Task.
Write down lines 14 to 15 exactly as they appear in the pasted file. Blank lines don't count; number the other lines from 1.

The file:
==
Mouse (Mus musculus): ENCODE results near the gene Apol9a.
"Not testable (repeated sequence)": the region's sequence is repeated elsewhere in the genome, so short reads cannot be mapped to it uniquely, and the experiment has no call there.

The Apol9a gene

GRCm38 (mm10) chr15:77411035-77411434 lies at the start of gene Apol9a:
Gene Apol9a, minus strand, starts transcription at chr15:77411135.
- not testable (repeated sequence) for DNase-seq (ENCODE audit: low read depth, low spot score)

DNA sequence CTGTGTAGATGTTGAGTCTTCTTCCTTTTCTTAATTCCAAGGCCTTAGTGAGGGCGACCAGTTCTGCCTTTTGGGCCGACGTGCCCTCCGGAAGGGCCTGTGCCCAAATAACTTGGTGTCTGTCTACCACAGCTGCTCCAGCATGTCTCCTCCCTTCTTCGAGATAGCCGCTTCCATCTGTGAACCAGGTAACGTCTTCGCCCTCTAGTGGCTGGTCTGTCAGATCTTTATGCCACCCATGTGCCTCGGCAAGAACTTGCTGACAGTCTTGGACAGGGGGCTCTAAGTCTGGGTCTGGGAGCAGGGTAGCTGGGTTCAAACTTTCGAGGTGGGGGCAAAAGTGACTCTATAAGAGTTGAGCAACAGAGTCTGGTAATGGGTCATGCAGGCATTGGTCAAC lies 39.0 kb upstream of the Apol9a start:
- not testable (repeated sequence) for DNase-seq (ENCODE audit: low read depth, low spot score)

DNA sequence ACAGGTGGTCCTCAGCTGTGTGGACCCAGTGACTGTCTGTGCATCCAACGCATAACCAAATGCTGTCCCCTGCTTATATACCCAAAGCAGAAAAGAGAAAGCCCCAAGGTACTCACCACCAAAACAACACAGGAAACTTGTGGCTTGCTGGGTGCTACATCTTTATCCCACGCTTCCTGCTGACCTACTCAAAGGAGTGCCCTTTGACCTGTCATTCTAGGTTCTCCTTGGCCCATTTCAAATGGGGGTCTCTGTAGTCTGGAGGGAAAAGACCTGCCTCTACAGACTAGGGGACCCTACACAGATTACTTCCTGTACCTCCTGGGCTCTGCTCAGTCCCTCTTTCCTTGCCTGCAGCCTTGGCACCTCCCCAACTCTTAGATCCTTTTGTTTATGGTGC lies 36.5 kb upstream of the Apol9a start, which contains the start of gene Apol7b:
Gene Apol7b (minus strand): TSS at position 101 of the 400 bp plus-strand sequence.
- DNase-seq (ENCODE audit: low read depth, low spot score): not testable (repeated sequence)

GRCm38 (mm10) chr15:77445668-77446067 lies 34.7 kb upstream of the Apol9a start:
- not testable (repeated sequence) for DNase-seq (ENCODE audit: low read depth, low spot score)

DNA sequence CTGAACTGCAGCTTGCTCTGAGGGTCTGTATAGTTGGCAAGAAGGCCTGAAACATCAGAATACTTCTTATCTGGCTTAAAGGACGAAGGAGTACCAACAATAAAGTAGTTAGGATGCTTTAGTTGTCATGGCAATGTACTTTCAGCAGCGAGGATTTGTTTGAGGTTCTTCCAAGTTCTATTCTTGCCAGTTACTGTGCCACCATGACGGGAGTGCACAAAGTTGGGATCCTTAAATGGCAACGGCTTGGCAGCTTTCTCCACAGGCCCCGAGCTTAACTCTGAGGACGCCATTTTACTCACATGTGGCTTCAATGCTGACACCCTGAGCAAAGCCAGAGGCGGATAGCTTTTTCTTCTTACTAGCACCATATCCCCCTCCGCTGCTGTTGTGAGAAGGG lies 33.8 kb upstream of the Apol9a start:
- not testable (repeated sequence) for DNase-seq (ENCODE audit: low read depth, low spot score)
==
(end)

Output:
DNA sequence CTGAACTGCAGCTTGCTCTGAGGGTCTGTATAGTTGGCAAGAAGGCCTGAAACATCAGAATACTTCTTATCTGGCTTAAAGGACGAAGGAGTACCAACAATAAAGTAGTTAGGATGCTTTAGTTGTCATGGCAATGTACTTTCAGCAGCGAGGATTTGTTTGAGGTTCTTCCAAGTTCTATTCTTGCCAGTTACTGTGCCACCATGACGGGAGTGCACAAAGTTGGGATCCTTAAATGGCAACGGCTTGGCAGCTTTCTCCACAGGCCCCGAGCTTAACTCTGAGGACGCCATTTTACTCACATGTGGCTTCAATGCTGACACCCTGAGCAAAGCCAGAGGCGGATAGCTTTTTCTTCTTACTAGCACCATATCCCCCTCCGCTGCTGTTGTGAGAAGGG lies 33.8 kb upstream of the Apol9a start:
- not testable (repeated sequence) for DNase-seq (ENCODE audit: low read depth, low spot score)